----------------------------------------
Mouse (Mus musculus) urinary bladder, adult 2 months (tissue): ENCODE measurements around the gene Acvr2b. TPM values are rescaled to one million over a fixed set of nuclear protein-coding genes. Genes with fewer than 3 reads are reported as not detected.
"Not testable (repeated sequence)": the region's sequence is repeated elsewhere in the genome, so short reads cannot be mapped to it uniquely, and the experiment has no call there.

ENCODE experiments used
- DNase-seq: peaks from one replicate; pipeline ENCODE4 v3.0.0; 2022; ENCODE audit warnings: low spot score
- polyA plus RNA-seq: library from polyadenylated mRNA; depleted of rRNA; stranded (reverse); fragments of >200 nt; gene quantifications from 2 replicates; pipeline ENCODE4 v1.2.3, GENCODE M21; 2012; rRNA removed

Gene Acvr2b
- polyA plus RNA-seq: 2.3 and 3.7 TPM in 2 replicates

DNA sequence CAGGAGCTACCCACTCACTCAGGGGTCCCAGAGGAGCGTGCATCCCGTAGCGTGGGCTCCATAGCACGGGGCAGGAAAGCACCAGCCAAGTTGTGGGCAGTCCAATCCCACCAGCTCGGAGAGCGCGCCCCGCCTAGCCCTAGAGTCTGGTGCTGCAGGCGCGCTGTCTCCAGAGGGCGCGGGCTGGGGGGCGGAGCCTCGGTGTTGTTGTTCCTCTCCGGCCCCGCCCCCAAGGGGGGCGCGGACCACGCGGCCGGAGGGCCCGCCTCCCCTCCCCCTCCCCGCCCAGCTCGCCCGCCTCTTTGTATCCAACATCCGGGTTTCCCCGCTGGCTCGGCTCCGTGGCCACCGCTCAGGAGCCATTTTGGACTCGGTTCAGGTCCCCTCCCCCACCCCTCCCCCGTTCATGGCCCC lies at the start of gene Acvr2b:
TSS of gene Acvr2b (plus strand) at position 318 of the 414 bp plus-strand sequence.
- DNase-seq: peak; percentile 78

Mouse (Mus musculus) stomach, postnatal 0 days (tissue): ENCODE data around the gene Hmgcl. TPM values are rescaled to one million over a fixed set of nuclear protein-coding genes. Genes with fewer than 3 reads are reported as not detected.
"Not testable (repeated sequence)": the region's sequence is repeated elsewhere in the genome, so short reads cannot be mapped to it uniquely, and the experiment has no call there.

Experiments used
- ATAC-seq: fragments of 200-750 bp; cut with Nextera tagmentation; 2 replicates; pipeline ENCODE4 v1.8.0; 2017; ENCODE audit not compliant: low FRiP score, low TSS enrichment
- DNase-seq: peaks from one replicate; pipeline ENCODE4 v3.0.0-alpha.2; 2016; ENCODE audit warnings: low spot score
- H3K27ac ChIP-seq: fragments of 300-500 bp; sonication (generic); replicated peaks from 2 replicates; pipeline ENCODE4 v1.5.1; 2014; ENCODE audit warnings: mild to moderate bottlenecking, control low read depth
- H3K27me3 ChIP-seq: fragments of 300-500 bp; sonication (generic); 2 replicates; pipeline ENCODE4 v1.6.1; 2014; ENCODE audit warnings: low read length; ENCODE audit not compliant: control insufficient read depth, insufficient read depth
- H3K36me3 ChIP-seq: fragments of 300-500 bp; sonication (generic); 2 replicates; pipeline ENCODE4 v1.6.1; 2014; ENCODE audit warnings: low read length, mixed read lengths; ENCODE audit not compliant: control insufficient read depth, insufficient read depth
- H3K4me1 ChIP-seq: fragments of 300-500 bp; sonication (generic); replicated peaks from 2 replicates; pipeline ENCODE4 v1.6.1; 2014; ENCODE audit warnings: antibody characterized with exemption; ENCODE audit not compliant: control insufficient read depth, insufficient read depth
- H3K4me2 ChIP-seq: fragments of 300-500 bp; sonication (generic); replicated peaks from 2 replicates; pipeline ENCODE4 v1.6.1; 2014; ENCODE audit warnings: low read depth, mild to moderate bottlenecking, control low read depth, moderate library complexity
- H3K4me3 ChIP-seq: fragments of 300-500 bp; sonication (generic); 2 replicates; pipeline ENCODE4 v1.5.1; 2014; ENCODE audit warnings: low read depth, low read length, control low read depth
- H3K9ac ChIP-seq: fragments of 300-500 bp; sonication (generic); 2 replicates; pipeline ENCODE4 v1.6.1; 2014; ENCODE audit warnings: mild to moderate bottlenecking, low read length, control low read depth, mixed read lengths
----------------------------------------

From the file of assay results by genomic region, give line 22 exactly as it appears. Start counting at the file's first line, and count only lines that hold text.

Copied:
- H3K9ac ChIP-seq: fragments of 300-500 bp; sonication (generic); 2 replicates; pipeline ENCODE4 v1.6.1; 2014; ENCODE audit warnings: mild to moderate bottlenecking, low read length, control low read depth, mixed read lengths